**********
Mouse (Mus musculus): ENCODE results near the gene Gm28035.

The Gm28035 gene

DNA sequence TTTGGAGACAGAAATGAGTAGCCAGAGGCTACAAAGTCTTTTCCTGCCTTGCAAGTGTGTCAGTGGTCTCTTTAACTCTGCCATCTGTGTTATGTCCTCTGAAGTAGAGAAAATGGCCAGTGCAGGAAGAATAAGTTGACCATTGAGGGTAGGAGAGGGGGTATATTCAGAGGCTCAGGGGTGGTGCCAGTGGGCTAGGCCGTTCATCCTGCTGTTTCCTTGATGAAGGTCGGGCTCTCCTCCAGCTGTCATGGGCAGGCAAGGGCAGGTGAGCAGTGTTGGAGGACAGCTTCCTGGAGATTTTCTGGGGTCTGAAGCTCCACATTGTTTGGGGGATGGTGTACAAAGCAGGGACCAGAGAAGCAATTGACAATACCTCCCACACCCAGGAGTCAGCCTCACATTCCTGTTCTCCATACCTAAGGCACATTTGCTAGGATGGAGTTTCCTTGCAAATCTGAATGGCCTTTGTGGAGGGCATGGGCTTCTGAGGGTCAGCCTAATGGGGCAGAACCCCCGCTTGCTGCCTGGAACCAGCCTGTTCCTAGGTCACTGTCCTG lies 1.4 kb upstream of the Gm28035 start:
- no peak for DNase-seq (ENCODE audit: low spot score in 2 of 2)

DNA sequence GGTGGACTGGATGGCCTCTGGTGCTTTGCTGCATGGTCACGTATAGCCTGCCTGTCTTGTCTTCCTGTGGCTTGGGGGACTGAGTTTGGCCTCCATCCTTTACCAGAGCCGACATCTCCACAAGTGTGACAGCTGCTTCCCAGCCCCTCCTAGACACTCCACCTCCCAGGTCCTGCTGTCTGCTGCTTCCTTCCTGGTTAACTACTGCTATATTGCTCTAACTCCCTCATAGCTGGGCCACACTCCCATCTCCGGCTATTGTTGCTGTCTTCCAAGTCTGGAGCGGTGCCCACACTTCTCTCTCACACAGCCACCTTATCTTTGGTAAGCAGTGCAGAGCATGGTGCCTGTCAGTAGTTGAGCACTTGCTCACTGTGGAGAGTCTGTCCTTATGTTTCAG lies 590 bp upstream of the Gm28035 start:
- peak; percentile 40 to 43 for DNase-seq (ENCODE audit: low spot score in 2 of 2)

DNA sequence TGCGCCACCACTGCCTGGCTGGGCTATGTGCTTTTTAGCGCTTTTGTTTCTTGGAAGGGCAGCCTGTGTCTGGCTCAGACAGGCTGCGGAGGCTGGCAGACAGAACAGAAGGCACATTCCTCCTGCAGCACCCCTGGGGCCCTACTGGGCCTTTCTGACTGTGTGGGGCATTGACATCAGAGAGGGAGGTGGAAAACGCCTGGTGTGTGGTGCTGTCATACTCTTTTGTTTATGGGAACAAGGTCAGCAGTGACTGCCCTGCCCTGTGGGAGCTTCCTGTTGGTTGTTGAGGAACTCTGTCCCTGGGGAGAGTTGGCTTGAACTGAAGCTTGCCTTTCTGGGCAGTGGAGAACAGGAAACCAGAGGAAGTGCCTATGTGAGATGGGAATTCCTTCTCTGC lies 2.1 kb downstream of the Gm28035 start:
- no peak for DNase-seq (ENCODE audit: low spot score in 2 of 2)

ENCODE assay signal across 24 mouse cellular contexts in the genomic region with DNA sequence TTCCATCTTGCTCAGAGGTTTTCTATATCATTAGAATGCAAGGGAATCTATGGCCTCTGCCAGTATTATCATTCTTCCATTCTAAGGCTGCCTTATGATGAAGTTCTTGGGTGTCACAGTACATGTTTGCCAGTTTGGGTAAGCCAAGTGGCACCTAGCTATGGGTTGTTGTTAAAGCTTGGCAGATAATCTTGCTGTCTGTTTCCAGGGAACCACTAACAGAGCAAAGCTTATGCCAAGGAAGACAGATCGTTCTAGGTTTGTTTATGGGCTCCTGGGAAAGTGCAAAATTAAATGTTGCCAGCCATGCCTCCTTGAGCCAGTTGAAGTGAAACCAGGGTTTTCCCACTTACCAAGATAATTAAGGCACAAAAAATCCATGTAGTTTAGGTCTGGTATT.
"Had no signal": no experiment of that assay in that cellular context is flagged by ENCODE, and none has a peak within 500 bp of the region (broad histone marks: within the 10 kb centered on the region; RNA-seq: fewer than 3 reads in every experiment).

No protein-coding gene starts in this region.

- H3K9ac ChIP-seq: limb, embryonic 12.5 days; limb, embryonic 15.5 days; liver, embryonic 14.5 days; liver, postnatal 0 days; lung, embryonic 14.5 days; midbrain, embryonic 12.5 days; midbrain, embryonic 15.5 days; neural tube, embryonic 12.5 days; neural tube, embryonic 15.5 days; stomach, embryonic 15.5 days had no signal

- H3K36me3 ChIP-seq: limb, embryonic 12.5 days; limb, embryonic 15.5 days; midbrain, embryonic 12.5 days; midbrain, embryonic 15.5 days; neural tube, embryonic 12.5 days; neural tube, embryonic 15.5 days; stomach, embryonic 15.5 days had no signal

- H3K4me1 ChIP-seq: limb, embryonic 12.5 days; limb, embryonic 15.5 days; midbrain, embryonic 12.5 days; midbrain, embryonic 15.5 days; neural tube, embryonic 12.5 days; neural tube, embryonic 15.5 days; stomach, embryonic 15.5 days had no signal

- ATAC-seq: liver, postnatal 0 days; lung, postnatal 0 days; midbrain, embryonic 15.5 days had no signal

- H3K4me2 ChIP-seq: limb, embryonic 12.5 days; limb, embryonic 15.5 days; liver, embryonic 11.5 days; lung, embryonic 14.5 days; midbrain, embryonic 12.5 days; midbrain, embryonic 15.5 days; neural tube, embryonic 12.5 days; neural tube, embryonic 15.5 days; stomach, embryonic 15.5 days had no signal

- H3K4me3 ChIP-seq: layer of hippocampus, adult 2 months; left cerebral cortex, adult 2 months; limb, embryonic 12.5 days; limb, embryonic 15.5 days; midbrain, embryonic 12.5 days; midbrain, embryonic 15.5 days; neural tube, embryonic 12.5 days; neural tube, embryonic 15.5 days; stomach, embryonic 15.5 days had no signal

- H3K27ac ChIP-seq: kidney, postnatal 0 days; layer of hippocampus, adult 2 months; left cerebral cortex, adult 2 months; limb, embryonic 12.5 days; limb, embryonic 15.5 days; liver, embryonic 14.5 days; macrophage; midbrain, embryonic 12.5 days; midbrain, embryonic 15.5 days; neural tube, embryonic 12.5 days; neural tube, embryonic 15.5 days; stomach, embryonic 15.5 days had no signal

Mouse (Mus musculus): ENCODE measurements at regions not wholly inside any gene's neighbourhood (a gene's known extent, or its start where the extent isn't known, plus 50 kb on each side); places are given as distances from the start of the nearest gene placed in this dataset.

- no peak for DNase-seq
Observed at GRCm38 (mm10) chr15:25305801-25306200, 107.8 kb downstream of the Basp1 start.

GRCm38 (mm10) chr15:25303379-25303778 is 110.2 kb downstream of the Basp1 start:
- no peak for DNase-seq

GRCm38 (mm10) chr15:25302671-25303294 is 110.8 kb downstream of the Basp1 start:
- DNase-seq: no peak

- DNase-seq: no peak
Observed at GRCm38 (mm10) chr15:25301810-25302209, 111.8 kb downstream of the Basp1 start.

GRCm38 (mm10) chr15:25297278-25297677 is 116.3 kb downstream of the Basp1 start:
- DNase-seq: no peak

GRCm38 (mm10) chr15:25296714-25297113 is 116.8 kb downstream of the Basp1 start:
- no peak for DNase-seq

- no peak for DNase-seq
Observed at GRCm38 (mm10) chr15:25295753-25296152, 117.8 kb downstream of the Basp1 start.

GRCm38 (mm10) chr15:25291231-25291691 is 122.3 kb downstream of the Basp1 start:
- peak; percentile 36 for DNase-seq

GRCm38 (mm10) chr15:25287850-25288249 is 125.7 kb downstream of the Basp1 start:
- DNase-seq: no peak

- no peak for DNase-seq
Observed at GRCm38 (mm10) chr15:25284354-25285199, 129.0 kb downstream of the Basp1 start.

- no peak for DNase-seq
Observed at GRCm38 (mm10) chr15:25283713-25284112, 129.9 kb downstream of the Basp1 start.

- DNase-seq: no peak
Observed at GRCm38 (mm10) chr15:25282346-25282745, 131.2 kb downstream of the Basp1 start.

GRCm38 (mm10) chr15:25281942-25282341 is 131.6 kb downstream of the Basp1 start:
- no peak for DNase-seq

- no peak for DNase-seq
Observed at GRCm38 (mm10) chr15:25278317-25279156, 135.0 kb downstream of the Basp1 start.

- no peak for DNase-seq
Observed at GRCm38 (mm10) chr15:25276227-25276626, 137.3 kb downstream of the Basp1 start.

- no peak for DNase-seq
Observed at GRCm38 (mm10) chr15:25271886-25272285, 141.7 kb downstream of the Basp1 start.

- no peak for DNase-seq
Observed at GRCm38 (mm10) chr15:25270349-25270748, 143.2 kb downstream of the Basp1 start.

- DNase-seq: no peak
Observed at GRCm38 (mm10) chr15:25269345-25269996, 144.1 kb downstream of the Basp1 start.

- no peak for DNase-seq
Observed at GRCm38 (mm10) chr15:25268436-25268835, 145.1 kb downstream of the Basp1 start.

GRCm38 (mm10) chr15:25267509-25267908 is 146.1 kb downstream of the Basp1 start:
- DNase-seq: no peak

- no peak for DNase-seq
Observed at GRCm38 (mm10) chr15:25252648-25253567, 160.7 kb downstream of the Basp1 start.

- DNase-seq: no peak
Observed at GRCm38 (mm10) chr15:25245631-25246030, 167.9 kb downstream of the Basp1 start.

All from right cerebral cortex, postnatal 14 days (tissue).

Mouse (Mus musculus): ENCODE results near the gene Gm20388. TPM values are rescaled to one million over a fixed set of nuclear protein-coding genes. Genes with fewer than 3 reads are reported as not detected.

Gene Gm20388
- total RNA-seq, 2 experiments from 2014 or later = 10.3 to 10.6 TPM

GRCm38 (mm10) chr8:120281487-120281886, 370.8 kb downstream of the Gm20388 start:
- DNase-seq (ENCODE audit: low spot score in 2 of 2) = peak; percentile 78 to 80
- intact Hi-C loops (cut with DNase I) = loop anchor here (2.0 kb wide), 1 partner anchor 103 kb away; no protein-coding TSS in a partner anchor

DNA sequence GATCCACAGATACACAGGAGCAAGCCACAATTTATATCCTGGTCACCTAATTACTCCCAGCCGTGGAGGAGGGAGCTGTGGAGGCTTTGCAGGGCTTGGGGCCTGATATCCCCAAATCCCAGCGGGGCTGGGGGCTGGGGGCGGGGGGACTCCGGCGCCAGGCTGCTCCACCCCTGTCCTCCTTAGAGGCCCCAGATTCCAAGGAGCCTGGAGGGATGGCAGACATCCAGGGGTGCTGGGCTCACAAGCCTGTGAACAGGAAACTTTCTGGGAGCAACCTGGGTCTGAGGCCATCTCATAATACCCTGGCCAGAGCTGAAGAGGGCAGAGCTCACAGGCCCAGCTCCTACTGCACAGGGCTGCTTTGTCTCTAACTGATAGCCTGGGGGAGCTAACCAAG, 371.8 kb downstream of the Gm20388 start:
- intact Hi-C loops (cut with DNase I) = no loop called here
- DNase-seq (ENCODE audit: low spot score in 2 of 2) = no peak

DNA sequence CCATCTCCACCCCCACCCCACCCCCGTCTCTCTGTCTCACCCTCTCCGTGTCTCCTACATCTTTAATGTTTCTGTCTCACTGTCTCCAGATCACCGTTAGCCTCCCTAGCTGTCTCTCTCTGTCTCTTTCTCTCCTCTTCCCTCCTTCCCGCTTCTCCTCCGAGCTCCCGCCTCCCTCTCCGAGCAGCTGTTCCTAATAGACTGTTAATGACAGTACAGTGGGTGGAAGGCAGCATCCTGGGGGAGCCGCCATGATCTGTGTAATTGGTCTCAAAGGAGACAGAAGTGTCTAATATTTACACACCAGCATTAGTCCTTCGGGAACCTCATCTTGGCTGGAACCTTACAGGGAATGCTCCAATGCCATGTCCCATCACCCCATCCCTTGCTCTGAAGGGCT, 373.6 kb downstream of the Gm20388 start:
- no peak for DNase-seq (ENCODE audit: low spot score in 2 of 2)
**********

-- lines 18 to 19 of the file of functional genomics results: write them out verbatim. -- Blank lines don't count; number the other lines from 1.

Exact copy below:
- H3K27ac ChIP-seq: kidney, postnatal 0 days; layer of hippocampus, adult 2 months; left cerebral cortex, adult 2 months; limb, embryonic 12.5 days; limb, embryonic 15.5 days; liver, embryonic 14.5 days; macrophage; midbrain, embryonic 12.5 days; midbrain, embryonic 15.5 days; neural tube, embryonic 12.5 days; neural tube, embryonic 15.5 days; stomach, embryonic 15.5 days had no signal

Mouse (Mus musculus): ENCODE measurements at regions not wholly inside any gene's neighbourhood (a gene's known extent, or its start where the extent isn't known, plus 50 kb on each side); places are given as distances from the start of the nearest gene placed in this dataset.